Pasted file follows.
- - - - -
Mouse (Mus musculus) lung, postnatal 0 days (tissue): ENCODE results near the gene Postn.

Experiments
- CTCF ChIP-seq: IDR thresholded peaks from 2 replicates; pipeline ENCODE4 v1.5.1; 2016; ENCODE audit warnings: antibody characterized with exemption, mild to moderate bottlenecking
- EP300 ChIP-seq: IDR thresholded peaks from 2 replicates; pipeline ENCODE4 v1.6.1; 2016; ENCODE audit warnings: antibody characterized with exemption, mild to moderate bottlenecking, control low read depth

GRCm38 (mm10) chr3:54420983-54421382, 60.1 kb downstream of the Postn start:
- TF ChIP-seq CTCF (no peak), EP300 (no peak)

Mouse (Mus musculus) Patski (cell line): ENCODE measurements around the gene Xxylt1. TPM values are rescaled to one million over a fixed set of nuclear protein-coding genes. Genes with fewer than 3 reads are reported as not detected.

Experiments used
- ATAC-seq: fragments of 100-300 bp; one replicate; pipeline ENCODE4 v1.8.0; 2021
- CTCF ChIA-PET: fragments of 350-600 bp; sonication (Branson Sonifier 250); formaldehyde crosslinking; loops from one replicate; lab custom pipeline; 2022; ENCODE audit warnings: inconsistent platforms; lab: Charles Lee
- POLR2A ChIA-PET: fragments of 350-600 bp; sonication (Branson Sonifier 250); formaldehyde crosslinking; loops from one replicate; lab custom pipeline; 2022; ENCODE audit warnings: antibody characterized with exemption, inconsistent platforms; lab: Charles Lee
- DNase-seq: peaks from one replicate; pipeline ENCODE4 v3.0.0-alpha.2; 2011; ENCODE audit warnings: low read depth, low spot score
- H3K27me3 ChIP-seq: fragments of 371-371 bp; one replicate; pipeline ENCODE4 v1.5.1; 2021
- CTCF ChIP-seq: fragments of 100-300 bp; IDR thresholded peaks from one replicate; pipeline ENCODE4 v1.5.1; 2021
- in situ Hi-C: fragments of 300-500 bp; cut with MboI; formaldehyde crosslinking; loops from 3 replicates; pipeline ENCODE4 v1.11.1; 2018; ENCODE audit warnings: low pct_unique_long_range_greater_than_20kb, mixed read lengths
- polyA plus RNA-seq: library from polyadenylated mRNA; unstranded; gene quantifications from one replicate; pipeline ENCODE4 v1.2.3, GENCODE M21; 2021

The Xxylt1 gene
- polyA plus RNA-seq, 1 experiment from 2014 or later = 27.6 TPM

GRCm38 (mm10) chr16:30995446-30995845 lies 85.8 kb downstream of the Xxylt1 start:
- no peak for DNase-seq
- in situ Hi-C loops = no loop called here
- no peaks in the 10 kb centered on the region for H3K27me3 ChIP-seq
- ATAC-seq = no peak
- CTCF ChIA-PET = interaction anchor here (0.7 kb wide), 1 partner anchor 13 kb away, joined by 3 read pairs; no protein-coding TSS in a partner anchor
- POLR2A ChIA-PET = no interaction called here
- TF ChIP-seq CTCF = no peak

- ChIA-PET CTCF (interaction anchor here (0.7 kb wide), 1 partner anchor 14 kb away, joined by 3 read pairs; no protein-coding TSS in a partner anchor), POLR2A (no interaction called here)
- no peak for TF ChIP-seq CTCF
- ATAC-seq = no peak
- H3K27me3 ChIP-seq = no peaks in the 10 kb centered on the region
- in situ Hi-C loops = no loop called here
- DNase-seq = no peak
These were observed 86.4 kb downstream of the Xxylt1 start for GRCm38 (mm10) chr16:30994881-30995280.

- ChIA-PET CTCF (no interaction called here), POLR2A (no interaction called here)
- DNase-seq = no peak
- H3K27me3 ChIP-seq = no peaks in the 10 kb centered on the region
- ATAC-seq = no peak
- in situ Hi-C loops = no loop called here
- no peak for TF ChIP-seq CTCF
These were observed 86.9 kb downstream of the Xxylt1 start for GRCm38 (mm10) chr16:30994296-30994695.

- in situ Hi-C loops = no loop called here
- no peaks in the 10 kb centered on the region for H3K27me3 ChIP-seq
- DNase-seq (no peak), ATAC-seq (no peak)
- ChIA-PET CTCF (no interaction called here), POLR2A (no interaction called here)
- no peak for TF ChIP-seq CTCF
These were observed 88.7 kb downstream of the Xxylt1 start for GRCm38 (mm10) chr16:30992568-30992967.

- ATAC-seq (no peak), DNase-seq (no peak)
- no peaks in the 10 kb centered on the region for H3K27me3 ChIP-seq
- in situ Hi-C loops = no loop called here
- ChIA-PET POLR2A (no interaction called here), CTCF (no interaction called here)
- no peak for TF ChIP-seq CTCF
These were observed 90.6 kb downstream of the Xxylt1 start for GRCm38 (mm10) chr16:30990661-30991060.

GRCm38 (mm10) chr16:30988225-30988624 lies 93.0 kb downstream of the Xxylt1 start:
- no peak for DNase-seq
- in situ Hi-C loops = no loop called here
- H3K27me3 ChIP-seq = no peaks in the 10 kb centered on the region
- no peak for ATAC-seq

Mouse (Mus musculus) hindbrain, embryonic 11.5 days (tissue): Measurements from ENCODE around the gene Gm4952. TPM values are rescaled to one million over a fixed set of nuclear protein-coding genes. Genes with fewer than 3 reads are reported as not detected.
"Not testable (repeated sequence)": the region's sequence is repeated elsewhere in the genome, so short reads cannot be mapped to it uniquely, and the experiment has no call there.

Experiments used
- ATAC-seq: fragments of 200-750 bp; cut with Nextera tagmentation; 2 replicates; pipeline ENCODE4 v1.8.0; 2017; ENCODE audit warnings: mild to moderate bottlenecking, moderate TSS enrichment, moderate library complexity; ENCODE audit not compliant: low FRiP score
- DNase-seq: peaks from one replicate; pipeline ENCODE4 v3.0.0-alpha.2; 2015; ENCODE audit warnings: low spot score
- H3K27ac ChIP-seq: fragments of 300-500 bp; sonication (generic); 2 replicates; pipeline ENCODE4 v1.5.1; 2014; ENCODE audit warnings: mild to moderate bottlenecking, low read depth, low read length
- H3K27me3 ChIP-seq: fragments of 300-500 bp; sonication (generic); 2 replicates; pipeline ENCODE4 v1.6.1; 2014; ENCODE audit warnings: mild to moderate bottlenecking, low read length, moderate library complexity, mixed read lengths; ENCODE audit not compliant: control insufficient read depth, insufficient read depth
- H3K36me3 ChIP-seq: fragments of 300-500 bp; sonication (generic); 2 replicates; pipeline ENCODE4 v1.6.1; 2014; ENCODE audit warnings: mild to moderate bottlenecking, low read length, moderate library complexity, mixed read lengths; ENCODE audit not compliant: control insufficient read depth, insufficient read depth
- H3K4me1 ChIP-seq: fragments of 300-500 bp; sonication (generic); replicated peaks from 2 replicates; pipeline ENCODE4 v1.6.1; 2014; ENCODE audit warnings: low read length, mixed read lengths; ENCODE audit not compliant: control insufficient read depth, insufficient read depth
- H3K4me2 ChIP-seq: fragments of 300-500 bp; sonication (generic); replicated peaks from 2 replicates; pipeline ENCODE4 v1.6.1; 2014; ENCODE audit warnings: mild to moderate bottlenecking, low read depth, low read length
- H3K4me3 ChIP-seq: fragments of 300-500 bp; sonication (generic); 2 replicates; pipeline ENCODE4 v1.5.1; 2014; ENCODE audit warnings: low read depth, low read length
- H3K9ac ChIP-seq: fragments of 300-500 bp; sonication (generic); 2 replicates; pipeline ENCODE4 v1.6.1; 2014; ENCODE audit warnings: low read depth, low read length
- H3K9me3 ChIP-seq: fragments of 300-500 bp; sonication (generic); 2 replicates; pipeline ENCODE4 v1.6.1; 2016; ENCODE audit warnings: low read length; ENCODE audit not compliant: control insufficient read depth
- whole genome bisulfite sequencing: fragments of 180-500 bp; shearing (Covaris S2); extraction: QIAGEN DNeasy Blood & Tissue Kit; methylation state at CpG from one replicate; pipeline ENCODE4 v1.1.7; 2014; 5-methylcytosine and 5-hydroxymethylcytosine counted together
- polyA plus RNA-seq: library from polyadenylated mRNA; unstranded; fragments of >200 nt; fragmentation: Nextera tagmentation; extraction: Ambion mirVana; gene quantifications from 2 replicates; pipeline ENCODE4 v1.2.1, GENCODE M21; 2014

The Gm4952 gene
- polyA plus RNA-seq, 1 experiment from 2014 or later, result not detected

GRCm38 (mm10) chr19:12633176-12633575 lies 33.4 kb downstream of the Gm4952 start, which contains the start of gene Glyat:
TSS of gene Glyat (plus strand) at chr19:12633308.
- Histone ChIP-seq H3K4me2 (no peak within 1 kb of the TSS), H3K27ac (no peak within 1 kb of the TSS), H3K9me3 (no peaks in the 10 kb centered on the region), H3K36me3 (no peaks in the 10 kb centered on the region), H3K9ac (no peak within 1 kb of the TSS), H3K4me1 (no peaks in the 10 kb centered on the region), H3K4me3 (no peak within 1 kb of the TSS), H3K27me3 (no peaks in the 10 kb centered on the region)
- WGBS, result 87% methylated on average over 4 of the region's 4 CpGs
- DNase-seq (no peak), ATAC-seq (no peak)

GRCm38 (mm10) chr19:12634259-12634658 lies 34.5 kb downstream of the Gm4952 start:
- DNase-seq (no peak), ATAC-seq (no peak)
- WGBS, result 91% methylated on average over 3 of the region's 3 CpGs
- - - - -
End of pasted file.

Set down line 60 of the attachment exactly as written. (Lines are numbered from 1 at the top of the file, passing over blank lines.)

Experiments used